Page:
Sell out, it’s a term that’s thrown around a lot. Letting anything other than pure artistry influence your art is a cardinal sin. Yet like it or not, money makes art. In 1988 in a genius display of cross-promotion, Stewart Raffill managed to combine the titans of McDonald’s, Coca Cola, and E.T. to make a heart-warming film about friendship from another planet. A film about Mac and Me.
The film’s introduction shows off a mysterious brown planet being observed by a spacecraft. After a space probe inadvertently kidnaps a young alien and takes him to a government base on earth. The young alien escapes and stows away in a van, transporting Eric Cruise and his family to California. Eric soon discovers the alien and the two strike up a bond of friendship, but before too long government agents track the soon to be named MAC down. Now it’s up to the Cruises friends and family to help MAC, regardless of the cost.
It’s impressive that a film from 1988 would have a protagonist with a clear disability, when few films since then would. Eric is played by Jade Calegory who manages to really shine, especially considering his limited acting work previously. The nominal MAC is an alien with ingenuity and a preference for Coca Cola with a straw, (a practice that like the way MAC’s kind drinks on his home planet.) I like the look of the new planet that MAC originates from, and the design of MAC, he’s kooky and cute and the same time, and seeing him and his fellow aliens in costumes, and contraptions (like an R.C. car) is a real treat. Mac and Eric make a strong team. But the film has a strong relationship with the other Cruise members, particularly single mother Janet, played by the great Christine Ebersole.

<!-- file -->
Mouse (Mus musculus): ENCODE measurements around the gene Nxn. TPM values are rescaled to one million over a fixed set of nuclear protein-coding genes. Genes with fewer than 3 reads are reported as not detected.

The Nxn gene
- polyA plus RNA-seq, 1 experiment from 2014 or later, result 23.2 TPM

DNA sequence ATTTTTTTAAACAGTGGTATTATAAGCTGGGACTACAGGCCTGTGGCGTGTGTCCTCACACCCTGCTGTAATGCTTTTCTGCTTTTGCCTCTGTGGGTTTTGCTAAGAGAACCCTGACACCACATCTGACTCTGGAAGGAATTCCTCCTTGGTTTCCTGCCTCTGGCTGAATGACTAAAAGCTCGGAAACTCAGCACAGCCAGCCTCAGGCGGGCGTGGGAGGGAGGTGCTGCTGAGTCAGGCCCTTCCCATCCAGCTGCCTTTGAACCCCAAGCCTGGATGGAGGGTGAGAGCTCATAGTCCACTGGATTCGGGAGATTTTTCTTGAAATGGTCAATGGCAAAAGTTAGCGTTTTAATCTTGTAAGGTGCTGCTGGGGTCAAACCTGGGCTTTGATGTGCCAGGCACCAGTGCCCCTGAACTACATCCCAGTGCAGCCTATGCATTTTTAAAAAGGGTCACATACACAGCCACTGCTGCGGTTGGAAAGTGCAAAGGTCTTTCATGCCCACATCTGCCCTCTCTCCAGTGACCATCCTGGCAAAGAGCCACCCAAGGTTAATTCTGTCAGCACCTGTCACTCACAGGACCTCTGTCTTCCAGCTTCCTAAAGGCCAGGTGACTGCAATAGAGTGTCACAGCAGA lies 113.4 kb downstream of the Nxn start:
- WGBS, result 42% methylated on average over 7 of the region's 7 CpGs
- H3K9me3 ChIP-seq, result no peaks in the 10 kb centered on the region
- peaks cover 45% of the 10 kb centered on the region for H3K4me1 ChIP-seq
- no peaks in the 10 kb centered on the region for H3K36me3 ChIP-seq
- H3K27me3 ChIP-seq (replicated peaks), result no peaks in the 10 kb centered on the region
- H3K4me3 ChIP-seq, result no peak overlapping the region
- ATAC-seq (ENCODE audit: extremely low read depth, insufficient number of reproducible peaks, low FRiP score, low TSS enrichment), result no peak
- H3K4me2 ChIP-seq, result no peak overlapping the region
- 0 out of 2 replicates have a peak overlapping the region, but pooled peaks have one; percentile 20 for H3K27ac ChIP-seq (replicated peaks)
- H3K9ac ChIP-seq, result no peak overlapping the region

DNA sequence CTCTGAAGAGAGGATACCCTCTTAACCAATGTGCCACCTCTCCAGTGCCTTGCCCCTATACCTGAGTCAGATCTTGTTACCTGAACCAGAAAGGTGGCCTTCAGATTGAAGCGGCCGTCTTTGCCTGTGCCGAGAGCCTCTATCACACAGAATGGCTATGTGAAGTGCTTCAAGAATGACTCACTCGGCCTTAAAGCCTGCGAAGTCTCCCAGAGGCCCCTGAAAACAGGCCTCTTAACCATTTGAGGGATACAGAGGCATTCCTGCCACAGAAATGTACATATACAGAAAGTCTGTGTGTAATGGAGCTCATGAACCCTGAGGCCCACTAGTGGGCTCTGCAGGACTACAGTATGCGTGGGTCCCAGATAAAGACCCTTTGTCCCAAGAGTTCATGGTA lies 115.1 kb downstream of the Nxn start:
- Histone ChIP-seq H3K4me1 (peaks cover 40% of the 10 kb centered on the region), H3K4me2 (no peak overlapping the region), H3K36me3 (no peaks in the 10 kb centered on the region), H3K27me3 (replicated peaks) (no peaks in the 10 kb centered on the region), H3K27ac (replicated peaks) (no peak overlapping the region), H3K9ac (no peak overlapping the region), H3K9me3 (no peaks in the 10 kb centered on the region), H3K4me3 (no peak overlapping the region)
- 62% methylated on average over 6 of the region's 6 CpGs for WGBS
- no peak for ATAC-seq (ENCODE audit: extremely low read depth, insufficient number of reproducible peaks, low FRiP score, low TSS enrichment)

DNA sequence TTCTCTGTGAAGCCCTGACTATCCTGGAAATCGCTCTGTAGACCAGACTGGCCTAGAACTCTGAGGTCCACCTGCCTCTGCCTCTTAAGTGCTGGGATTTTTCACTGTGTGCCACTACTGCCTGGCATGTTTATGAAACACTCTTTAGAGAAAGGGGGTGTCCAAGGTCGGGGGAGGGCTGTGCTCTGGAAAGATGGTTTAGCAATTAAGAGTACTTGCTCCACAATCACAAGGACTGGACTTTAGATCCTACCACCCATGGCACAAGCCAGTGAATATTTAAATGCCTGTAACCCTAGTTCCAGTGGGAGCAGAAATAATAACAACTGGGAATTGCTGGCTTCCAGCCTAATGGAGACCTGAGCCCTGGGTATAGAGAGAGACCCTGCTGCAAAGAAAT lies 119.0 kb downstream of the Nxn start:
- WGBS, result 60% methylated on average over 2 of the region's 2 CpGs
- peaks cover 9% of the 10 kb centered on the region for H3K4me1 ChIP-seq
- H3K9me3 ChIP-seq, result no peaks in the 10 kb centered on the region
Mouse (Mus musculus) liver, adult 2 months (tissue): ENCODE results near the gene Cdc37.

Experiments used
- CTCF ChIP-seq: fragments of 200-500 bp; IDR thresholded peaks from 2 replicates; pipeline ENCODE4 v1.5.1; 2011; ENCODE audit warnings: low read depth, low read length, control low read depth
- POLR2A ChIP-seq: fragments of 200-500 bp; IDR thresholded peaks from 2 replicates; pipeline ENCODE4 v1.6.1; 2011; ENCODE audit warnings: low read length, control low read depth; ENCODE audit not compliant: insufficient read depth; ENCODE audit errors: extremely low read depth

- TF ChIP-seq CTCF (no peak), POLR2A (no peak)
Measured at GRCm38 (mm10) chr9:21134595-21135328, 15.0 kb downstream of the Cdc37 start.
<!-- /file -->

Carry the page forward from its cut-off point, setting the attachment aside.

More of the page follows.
The film strikes a good balance between the respective emotions you would expect a kid’s film to elicit. The full emotion gamut is explored with the family’s relationship with MAC, Jokes, friendship, some heart-breaking moments. This is partly due to the incredibly varied soundtrack, form dance numbers at a local McDonalds, to power ballads during a training montage. And the remaining score is by Alan Silvestri serves as a signature for both the film and the decade.
Mac and Me has a lot of heart, as well as a lot of fun packed into its runtime. Like in a McDonald’s, people of all ages are going to have a good time, with a wide variety on the menu, good drama, fun soundtrack, some strong acting and many more. If this film is just a cynical ploy, I’m going to have to agree with Gordon Gecko about the benefits of greed.
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